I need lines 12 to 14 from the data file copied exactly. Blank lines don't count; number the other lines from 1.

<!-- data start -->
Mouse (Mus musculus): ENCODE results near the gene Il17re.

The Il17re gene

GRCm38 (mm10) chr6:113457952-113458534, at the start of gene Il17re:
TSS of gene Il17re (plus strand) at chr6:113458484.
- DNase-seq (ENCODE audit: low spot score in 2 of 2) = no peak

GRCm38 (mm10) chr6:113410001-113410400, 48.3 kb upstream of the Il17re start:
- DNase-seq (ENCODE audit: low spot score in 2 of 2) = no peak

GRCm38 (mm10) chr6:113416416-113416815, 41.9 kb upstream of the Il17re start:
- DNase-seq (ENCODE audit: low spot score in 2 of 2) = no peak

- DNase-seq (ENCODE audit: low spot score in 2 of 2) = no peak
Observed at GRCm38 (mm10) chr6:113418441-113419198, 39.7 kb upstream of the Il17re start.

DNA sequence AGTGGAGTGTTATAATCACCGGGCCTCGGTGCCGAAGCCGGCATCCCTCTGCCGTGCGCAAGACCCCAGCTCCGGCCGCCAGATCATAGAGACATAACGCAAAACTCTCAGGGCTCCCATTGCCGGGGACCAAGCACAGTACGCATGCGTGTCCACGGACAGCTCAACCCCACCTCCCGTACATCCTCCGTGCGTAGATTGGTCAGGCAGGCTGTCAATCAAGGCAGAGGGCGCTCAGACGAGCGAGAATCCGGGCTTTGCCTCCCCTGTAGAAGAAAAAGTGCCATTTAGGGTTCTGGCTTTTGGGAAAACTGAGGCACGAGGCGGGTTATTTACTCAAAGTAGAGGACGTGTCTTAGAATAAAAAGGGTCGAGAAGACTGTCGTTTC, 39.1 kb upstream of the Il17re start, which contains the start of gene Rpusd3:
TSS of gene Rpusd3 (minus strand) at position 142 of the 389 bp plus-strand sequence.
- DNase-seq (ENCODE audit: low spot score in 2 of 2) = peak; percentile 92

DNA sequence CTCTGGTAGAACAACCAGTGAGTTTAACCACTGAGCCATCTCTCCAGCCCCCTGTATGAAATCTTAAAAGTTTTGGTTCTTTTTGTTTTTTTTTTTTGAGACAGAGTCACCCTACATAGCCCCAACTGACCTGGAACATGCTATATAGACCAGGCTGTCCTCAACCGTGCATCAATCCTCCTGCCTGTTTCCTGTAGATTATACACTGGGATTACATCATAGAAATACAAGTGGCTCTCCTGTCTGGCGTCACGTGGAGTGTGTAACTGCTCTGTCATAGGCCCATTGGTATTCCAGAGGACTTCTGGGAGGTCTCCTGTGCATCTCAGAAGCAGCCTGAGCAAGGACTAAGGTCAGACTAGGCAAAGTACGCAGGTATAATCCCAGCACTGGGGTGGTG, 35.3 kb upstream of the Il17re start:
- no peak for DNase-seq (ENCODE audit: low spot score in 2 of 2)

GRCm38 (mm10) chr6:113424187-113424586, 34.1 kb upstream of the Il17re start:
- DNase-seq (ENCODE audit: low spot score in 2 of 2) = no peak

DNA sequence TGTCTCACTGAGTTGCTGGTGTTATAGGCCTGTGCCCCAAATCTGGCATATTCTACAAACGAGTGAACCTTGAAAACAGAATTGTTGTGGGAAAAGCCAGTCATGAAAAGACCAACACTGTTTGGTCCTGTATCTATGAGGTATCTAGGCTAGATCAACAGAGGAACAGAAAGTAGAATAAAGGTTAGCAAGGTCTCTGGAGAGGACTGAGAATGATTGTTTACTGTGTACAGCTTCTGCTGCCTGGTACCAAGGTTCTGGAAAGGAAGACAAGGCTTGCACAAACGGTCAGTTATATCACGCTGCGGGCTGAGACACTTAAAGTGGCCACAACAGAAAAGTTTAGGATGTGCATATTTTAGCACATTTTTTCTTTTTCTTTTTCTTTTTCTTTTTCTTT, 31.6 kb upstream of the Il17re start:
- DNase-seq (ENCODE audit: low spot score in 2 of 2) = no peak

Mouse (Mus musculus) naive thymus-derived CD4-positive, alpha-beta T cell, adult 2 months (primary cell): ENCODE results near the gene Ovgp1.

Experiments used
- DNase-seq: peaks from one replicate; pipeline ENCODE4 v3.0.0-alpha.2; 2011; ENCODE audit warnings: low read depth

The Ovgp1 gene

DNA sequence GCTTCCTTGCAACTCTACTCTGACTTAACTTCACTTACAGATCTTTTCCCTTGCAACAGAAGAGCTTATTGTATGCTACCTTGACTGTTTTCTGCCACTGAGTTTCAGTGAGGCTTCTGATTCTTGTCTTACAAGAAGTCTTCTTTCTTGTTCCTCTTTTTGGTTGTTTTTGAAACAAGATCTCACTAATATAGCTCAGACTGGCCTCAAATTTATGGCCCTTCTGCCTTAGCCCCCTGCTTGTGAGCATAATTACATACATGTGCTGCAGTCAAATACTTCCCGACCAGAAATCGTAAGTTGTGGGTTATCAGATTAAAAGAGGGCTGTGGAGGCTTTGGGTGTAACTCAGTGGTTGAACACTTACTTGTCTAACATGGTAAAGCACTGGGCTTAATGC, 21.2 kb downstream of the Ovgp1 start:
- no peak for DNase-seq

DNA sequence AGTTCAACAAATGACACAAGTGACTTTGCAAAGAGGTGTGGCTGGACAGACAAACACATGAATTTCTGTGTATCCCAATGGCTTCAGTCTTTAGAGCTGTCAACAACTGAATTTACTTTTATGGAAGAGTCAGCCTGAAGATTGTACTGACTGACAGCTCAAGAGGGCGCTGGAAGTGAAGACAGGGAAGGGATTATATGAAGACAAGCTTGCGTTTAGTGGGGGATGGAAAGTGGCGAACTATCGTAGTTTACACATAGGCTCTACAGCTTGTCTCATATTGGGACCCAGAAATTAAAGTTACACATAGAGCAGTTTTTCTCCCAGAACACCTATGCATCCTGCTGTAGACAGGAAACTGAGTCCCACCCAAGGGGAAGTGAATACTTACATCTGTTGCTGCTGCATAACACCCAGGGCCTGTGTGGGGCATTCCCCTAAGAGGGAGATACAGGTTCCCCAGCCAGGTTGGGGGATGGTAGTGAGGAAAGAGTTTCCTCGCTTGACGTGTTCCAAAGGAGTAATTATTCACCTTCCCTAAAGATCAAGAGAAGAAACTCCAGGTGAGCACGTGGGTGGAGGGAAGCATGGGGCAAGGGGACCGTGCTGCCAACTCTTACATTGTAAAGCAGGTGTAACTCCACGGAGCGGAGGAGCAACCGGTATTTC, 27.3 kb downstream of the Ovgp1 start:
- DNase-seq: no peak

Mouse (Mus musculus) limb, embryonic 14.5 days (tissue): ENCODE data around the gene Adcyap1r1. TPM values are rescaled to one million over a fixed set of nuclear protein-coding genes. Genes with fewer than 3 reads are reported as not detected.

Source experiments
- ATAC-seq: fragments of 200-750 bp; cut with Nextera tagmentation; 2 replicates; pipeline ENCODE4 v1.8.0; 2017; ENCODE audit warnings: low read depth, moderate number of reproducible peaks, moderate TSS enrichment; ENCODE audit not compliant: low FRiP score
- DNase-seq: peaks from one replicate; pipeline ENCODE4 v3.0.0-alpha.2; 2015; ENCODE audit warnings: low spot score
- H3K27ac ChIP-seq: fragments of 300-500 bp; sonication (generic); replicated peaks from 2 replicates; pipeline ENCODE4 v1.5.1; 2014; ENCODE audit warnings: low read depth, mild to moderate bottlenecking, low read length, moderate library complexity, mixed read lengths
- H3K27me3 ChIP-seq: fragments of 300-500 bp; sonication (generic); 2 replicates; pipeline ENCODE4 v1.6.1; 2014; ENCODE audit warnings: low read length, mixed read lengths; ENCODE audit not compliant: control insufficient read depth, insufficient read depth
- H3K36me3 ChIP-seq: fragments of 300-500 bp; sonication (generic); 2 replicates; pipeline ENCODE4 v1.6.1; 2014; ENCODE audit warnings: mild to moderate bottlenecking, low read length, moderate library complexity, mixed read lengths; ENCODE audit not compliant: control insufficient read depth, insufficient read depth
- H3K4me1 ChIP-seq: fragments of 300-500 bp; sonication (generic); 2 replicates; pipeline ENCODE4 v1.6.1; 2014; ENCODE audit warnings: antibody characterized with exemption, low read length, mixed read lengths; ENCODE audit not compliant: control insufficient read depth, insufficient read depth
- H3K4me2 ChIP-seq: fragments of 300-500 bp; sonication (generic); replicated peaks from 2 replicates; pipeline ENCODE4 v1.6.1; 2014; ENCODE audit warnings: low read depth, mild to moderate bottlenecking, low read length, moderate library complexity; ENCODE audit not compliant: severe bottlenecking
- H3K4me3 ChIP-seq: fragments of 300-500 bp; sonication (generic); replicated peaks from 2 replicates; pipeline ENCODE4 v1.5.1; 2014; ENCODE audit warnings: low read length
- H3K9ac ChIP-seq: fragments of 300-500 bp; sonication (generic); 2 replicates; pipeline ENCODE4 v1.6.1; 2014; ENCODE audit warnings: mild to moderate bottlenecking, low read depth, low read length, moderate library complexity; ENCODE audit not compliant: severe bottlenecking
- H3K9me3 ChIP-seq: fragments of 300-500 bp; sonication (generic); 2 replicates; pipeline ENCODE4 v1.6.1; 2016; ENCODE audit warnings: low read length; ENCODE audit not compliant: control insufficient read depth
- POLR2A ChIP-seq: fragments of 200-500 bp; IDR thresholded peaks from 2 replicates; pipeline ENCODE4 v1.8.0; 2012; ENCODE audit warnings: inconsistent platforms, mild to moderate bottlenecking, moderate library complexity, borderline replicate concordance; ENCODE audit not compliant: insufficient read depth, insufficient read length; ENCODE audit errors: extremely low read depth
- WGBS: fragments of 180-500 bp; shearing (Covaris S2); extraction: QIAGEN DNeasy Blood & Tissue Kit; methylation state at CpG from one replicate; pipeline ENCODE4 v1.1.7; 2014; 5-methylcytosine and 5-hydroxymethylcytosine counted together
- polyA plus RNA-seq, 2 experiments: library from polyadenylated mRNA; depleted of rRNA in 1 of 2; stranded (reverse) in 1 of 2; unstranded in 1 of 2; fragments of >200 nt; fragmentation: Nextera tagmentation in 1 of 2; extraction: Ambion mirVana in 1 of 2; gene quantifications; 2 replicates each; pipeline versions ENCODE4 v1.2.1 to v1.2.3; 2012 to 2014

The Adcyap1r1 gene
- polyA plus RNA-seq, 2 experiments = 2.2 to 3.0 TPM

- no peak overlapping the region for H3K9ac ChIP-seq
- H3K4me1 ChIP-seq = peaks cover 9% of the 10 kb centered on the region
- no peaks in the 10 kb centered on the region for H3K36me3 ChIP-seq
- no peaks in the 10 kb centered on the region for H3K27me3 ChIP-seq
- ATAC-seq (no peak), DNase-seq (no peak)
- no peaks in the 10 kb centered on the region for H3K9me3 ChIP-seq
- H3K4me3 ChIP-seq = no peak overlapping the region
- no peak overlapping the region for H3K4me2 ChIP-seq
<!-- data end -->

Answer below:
DNA sequence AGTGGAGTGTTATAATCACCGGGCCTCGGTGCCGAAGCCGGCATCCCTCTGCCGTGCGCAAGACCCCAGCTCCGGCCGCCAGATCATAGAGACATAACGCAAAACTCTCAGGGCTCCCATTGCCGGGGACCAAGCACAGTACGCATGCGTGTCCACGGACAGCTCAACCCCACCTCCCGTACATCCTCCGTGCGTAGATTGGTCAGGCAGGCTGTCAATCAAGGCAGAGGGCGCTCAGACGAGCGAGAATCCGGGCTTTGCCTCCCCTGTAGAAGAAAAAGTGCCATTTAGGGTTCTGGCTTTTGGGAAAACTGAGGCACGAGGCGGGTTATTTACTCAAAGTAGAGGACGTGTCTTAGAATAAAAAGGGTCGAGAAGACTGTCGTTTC, 39.1 kb upstream of the Il17re start, which contains the start of gene Rpusd3:
TSS of gene Rpusd3 (minus strand) at position 142 of the 389 bp plus-strand sequence.
- DNase-seq (ENCODE audit: low spot score in 2 of 2) = peak; percentile 92